When a boss fight happens, all is forgiven

But don’t worry. Whenever you’re laboring through one of these frustrating elements and contemplating if your time is being well-spent, it won’t be long before you come upon a boss fight. When that happens, all is forgiven. The sheer epicness of these battles is rivaled only by the most grandiose of God of War encounters. The Wonderful Ones often look the parts of ants when compared to the monumental size of these foes, and a boss fight will typically consist of an entire level of play, rather than simply providing an exclamation point at the end of one. Each boss feels different from the next, and is capped off with a series of quicktime events that are true sights to behold. The scale of these encounters can be dizzying at times – engage in battle with a gigantic robot whose fingertip matches the size of one of your heroes, only to later commandeer it and engage with an even larger enemy that dwarfs the robot!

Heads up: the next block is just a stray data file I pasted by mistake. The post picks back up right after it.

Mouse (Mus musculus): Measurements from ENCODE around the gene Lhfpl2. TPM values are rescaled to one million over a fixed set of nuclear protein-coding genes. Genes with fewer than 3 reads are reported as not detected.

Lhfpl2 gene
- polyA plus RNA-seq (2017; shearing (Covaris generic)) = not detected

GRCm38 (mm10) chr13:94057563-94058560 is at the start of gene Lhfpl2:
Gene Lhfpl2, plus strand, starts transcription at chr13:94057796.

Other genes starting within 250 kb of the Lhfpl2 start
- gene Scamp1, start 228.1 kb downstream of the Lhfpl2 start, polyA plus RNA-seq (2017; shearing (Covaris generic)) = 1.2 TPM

The immense action is complemented by oodles of charm. To go along with its standard gameplay, The Wonderful 101 always manages to fit in an unexpected spin – be it a short minigame, or one of several homages to classic games such as Punchout, Zaxxon, or Space Harrier. The Wonderful Ones themselves also each enjoy a unique personality. The interactions between them can be cheesy, but in a way that will make you smile, and there are moments of legitimate comedy. The French, rotund Wonder Green is always holding some type of food while he pokes fun at Wonder Blue, the resident “bro” on the team. Wonder Black silently taps away at what appears to be a Nintendo 3DS and Wonder White tries entirely too hard to be introspective and poetic. Having all of these characters together will cause you to look forward to each dialogue scene. All this, and the game does turn to some surprisingly emotional story moments late, encouraging genuine interest into how the plot unfolds.